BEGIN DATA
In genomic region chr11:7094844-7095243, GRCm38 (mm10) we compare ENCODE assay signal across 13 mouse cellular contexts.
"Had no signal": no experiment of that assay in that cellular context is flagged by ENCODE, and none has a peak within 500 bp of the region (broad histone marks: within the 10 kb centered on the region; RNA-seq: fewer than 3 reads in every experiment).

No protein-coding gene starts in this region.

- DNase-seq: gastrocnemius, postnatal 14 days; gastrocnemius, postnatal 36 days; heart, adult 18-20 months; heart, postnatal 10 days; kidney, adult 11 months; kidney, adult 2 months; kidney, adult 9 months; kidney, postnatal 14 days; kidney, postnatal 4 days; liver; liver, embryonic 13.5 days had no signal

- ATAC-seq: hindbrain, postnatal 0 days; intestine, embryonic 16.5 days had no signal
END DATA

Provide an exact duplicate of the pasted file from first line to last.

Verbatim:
In genomic region chr11:7094844-7095243, GRCm38 (mm10) we compare ENCODE assay signal across 13 mouse cellular contexts.
"Had no signal": no experiment of that assay in that cellular context is flagged by ENCODE, and none has a peak within 500 bp of the region (broad histone marks: within the 10 kb centered on the region; RNA-seq: fewer than 3 reads in every experiment).

No protein-coding gene starts in this region.

- DNase-seq: gastrocnemius, postnatal 14 days; gastrocnemius, postnatal 36 days; heart, adult 18-20 months; heart, postnatal 10 days; kidney, adult 11 months; kidney, adult 2 months; kidney, adult 9 months; kidney, postnatal 14 days; kidney, postnatal 4 days; liver; liver, embryonic 13.5 days had no signal

- ATAC-seq: hindbrain, postnatal 0 days; intestine, embryonic 16.5 days had no signal